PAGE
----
CMSD, CSU to create joint campus for 11th and 12th graders at MC2STEM High School
CLEVELAND – January 8, 2013 – KeyBank Foundation has awarded a $1.25 million grant that will enable the Cleveland Metropolitan School District and Cleveland State University to partner in creating a STEM school for 11th and 12th grade students on the CSU campus, officials from KeyBank Foundation, the school district and the university announced today. The grant agreement is expected to be approved by the boards of CMSD and CSU at their next meetings on January 8 and January 16, respectively.
The grant will fund renovations at Cleveland State's Rhodes Tower to create facilities for students from the Cleveland schools' MC2STEM high school. The high school, which offers a special curriculum emphasizing science, technology, engineering and math, has demonstrated significant success in preparing students for higher education. Its goal is to immerse high school students in a college environment, to better prepare them for enrollment at a four-year university. MC2STEM recently graduated its first class; 100 percent of those graduates enrolled at a university.
Currently, 9th grade students at MC2 attend classes at the Great Lakes Science Center, while 10th graders are taught at GE Lighting's Nela Park campus in East Cleveland.
"We are proud to invest in a partnership that we believe holds great value for Northeast Ohio as it prepares students for success in education and for advanced careers in a modern workforce," said KeyBank Chairman and CEO Beth Mooney.The upgraded facilities at Cleveland State will include renovated classrooms, laboratories and a fabrication lab, or FabLab, where computers and production equipment are linked through sophisticated technology that allows students to create objects based on their own designs.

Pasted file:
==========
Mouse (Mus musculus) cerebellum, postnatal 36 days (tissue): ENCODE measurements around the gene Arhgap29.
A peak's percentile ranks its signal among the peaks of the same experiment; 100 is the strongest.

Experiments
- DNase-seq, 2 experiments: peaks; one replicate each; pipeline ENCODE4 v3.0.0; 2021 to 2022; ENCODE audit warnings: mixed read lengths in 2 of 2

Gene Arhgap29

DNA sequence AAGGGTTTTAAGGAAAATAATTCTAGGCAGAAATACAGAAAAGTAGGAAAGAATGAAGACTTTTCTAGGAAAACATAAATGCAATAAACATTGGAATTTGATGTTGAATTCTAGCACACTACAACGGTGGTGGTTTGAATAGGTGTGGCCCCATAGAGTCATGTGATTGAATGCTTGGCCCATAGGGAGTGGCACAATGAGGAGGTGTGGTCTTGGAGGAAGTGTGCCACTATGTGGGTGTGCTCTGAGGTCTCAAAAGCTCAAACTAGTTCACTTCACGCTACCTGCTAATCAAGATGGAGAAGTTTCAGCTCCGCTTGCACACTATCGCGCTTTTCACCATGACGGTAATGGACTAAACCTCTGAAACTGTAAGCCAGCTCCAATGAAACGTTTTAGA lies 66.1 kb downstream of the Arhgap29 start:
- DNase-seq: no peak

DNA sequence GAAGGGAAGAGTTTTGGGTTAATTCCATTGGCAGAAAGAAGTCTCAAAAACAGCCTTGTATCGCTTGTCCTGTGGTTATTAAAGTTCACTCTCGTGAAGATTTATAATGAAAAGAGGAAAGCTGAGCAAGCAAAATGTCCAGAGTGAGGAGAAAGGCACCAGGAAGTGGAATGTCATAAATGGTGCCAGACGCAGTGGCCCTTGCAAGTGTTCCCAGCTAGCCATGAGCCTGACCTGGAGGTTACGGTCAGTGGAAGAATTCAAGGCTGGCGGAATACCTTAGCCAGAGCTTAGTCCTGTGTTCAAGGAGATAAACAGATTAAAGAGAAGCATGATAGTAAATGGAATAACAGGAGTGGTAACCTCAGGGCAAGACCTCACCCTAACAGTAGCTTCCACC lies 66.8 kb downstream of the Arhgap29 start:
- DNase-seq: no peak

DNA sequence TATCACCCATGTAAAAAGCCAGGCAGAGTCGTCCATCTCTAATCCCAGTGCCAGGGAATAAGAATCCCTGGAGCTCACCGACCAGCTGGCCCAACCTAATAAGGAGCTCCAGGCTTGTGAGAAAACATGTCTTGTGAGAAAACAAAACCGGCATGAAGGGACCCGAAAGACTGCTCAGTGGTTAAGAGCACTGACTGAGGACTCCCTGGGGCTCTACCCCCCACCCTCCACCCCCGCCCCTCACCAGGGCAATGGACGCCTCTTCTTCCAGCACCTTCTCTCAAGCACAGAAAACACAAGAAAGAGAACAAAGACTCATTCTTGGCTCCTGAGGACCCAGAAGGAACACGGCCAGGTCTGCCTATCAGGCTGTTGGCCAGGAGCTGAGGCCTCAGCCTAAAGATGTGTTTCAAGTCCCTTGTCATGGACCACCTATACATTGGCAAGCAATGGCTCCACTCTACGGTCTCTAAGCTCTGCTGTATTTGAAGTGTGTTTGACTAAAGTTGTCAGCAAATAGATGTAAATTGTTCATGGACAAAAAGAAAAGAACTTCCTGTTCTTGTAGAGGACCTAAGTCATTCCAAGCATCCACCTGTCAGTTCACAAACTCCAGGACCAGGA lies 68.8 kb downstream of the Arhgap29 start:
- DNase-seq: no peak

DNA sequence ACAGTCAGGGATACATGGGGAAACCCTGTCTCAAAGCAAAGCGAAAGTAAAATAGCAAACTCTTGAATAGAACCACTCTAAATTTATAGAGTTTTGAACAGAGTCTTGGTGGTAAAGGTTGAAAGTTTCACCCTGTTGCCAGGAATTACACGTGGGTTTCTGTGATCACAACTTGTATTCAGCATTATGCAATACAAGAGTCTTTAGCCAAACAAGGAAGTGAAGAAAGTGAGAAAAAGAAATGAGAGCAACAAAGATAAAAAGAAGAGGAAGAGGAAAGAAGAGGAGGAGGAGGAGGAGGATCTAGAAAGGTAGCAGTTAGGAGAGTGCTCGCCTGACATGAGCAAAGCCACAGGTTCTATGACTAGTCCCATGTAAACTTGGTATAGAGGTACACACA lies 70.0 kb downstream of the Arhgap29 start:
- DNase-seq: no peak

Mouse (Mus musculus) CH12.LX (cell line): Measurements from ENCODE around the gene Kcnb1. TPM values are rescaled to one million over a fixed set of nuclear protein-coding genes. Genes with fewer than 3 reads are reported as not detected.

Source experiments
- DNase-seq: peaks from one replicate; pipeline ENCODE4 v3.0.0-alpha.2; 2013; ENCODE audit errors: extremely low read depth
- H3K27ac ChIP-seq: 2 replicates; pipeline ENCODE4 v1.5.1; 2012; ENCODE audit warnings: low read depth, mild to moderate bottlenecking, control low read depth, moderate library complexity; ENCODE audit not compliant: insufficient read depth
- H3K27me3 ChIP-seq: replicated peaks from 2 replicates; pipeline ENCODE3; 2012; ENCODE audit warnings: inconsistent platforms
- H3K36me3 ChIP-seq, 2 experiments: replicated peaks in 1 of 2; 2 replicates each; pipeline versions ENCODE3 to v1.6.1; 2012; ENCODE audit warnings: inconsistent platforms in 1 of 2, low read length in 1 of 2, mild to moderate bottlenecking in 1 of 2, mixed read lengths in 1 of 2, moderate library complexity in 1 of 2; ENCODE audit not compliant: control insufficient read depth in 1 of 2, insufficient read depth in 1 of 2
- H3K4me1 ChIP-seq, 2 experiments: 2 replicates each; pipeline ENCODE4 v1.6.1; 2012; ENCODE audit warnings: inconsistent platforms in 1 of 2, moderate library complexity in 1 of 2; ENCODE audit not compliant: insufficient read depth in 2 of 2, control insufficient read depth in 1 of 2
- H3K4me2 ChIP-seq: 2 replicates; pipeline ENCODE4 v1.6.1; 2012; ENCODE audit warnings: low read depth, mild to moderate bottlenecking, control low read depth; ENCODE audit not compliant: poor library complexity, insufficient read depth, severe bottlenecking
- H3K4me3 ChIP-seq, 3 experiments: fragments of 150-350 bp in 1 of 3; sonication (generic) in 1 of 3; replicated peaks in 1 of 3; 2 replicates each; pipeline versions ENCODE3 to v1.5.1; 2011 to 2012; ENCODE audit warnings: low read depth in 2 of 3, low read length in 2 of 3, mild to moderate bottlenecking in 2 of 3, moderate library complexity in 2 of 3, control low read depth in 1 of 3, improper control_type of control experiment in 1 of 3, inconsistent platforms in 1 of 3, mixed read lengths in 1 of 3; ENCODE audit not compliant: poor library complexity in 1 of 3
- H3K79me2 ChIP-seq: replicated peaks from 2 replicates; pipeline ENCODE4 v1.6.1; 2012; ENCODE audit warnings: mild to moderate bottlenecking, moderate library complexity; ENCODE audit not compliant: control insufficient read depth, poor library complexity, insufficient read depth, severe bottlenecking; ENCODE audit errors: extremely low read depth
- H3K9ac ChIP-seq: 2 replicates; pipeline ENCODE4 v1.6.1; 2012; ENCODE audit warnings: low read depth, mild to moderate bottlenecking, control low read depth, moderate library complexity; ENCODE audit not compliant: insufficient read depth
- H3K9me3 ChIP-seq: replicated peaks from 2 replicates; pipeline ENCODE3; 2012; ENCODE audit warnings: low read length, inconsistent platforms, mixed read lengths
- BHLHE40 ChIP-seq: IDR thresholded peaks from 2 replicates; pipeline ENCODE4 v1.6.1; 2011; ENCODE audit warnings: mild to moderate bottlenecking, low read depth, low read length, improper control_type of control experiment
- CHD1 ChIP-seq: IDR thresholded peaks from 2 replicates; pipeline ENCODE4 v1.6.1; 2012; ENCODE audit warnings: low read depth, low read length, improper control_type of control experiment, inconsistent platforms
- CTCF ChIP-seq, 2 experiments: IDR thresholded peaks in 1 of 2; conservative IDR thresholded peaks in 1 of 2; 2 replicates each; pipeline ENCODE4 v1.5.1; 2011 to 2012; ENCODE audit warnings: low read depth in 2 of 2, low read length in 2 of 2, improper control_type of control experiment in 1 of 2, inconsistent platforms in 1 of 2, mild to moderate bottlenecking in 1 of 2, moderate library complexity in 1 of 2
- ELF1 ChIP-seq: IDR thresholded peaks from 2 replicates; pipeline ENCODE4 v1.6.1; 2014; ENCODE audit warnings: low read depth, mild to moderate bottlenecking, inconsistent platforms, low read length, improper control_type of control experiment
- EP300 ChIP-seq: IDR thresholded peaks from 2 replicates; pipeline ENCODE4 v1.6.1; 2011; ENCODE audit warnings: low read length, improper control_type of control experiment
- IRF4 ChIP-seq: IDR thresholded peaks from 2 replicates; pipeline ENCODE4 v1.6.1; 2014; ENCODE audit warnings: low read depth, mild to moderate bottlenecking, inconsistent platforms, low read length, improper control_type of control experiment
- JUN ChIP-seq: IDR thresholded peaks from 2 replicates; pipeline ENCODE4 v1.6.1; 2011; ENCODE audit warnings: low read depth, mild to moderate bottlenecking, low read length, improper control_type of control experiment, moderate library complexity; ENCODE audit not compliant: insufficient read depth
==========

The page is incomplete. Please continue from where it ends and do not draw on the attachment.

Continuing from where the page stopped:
In addition to renovations, KeyBank Foundation's grant will provide scholarship support for students intending to take early college courses and enroll at CSU. ncludes bu It also idget support for CSU to provide professional development opportunities for STEM teachers, as well as graduate student support for STEM students."The long-standing partnerships maintained wit
h KeyBank and CSU have been instrumental in our ability to expand our high-performing school choices in Cleveland," said Cleveland Metropolitan School District CEO Eric Gordon. "Support from our business and higher education communities provides additional momentum for the implementation of the Cleveland Plan that complements levy support from citizens to propel us toward our transformation goals.
This gift is the latest in a series from KeyBank Foundation in support of STEM education at CMSD. In 2011, the Foundation awarded $700,000 to CMSD to fund STEM programming and support services at six elementary and middle schools in the District. In total, KeyBank Foundation has awarded CMSD more than $2.5 million to support STEM education initiatives. Key also announced today that they will be donating 1,900 computers to CMSD for use in classrooms and computer labs across the district.
"We are thankful to KeyBank Foundation for continued support of innovative educational programs and pathways to college for Cleveland students. The creation of the MC2 partnership would not be possible without this gift and the commitment of our faculty to the mission of preparing a new generation of students to succeed in college," said Cleveland State University President Ronald Berkman.
"In addition to offering a curriculum that prepares students for higher education, we are introducing them to a college environment, which contributes to a smoother transition after they graduate from high school," said Margot Copeland, executive vice president and chair of KeyBank Foundation. "And, because the STEM disciplines are so rigorous, they prepare students not only to enroll in a four-year college but also to graduate.
Cleveland Metropolitan School District:
Roseann Canfora, (216) 858-6510
Cleveland State University:
Joe Mosbrook, (216) 523-7279